When Gatsby is called away to the telephone, Jordan confides to Nick that she doesn’t believe Gatsby’s story about being an Oxford man. No one knows for sure what Gatsby does, but some people think he is a bootlegger (i.e., an illegal seller of alcohol during the period of Prohibition, 1920–33). After the party, Nick begins to date Jordan, but he considers her dishonest and recalls that at her first major golf tournament, she was accused of moving her ball.
One morning in late July, Gatsby’s luxurious car pulls up to Nick’s house and Gatsby insists on driving Nick into New York with him. On the way, he tries to impress Nick with a fabricated story of his past, claiming that his parents were wealthy, that he had been educated at Oxford, that he had been decorated as a soldier during the war, and that he had been deeply hurt by a love affair which he says Jordan will explain to Nick that afternoon.
As they drive through the valley of ashes, a hearse speeds past them, followed by a limousine driven by a white man, with three blacks in the backseat. Nick and Gatsby go to lunch at a “cellar” (restaurant) on 42nd Street, where Nick meets Meyer Wolfsheim, a 50-year-old gambler who had fixed the 1919 World Series. Nick suspects that Gatsby and Wolfsheim have shady business dealings with each other.
At tea that afternoon, Nick learns from Jordan that Gatsby and Daisy Fay had fallen in love in 1917, but that she married Tom Buchanan because he was rich and came from an acceptable family.
Gatsby, a soldier at the time, learned about the marriage in a letter from Daisy. It devastated him to lose her, and in the five years since that time, he has obsessively amassed a fortune in order to impress her and win her back. Jordan tells Nick that Gatsby wants Nick to set up a reunion with Daisy for him at Nick’s house.
As a way of thanking Nick for helping him, Gatsby begins to offer Nick a deal in which Nick can make some fast money. But Nick is so disturbed that an act of friendship would be treated on the level of a business transaction that he refuses the offer before Gatsby can fully explain it.
A few days later, when Daisy arrives for tea at Nick’s, she has no idea that Gatsby has put Nick up to arranging the meeting. Gatsby arrives, pale and nervous, and Daisy pretends that she is happy to see him again. A “new well-being” radiates from Gatsby, whose dream of a reunion with Daisy has finally become a reality.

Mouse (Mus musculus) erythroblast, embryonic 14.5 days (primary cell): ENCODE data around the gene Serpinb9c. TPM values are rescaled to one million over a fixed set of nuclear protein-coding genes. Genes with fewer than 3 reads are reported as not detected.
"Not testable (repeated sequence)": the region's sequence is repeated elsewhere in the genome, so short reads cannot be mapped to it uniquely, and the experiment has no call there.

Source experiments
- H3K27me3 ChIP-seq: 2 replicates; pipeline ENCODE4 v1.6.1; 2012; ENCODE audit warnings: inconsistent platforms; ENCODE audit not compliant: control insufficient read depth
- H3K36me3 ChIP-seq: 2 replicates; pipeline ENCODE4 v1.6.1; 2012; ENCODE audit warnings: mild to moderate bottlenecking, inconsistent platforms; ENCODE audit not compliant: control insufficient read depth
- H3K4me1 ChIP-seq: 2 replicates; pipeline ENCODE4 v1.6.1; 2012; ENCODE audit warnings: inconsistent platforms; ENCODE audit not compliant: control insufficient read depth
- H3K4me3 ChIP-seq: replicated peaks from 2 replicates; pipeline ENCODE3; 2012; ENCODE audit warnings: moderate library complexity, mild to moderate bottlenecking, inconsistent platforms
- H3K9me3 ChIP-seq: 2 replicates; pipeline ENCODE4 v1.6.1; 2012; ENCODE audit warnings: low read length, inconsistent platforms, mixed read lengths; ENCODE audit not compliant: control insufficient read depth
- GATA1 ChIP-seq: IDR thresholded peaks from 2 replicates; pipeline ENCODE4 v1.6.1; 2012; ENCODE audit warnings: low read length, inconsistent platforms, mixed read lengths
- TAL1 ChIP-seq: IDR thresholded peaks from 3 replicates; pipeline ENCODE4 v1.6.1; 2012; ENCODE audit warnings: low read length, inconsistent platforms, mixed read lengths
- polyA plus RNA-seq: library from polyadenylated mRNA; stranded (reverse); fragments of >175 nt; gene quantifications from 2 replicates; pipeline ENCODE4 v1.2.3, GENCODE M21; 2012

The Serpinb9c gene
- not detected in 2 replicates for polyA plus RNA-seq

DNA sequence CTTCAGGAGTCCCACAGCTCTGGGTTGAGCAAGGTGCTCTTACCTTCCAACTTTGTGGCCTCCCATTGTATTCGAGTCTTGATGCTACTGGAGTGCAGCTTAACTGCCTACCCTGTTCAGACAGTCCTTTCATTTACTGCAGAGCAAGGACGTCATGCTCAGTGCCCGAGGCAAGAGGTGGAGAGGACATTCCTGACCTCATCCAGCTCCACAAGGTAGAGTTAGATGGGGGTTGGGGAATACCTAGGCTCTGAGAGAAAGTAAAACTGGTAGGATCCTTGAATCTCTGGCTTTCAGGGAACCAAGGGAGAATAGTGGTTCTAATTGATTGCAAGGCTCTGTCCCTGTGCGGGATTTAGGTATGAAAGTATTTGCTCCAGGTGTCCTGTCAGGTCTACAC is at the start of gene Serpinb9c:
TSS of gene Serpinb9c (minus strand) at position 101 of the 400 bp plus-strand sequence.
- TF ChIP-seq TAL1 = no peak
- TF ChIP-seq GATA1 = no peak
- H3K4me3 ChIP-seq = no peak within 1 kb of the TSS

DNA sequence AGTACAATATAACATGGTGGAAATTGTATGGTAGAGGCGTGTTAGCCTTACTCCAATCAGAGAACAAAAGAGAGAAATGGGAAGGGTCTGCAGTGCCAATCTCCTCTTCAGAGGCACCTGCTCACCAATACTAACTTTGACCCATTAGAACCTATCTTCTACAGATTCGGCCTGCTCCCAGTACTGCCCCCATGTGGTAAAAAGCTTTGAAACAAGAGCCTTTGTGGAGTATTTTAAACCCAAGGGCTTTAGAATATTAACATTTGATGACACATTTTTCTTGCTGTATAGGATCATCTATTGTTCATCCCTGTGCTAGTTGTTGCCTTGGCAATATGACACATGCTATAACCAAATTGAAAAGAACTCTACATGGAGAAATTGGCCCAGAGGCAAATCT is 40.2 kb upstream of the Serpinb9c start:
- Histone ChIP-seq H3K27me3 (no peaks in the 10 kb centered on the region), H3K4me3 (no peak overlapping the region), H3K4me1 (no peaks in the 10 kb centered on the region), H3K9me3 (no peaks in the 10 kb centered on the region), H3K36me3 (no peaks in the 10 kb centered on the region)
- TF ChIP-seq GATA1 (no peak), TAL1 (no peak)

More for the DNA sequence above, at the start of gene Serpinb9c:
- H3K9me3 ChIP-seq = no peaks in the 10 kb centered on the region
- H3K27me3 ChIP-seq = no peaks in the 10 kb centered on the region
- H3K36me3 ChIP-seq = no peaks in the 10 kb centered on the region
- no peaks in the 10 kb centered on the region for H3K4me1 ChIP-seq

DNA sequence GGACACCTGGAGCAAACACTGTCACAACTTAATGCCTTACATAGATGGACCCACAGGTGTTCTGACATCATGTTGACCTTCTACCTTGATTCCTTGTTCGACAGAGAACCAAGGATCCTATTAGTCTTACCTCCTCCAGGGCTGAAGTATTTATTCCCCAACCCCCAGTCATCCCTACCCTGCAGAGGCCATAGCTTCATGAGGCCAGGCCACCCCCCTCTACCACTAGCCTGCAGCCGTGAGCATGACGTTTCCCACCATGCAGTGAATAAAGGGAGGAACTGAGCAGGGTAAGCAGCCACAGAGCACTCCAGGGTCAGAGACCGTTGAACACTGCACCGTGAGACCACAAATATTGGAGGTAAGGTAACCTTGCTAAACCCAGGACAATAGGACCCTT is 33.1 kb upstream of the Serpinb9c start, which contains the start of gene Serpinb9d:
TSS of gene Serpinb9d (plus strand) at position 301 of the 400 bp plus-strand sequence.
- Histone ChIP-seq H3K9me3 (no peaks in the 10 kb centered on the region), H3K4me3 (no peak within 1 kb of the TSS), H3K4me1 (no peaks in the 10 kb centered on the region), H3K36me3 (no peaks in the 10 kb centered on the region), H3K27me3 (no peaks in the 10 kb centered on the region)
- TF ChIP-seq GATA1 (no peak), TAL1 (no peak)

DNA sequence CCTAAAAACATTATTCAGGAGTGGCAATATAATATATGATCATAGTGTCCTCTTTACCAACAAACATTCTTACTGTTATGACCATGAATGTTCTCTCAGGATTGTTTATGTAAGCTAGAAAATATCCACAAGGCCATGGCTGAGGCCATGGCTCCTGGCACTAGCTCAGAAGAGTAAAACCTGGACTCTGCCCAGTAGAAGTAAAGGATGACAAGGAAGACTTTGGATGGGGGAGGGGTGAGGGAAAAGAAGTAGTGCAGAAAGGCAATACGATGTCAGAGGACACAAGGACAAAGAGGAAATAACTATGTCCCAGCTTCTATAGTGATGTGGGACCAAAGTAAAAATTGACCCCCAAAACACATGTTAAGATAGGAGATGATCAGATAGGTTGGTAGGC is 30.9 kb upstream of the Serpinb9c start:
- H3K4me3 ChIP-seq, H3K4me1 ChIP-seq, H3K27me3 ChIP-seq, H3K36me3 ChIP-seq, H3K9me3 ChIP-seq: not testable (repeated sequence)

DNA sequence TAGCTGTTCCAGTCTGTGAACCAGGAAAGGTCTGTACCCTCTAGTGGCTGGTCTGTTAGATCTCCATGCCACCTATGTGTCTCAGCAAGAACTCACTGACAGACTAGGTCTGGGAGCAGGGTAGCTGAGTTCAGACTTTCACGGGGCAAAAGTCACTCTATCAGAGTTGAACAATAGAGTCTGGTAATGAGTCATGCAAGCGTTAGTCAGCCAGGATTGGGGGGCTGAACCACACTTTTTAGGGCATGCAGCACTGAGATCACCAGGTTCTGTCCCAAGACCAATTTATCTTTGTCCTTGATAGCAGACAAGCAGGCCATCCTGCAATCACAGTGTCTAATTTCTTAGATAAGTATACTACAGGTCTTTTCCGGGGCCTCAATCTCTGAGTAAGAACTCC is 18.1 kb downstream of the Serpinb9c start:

Gatsby suggest that Nick and Daisy come see his mansion—a kind of enchanted palace—and Daisy, releasing years of pent-up emotion, sobs when she sees the opulent objects that fill it, especially Gatsby’s tailor-made silk shirts.
Gatsby, however, feels bewildered by something: over the years, his memories and imagination have magnified Daisy into a kind of goddess, and now he begins to see that the real Daisy no longer interests him.
At this point, Nick tells the true story about Gatsby’s past. Born as James Gatz to poor farmers in North Dakota, he attended St. Olaf’s College in Minnesota for two weeks, but quit because of the college’s “ferocious indifference” to his talents.
He drifted to the shores of Lake Superior, where he changed his name to “Gatsby,” invented an imaginary “unreality of reality” for himself, and was hired by the 50-year-old millionaire yachtsman Dan Cody to work in a “vague personal capacity.”
For five years, before meeting Daisy, Gatsby traveled around the world with Cody, devoting himself to his fantasies about future wealth and glamour. Nick tells the reader these details about Gatsby’s past so as to explode some of the untrue stories about him.
Nick visits Gatsby’s house one Sunday afternoon, and Tom Buchanan arrives unexpectedly. When Tom learns that Gatsby has met with Daisy, he becomes jealous. The following Saturday night, Tom takes Daisy to Gatsby’s party, and Daisy dances with Gatsby. Though Gatsby seems detached from Daisy, he still believes that the past can be relived.
It is clear, however, that Gatsby’s dream about Daisy has been shattered. He dismisses his servants, and the following Saturday night the lights fail to go on. Gatsby, Jordan, and Nick have lunch with the Buchanans one Sunday, after which they all decide to go to New York for the afternoon.
Gatsby drives Tom’s blue coupé, and Tom drives Gatsby’s yellow car, stopping for gas at Wilson’s garage. In New York, they rent a room at the Plaza Hotel and promptly get drunk in the warm, stuffy room. Before long, tensions grow among them and Tom accuses Gatsby of causing a row in his house.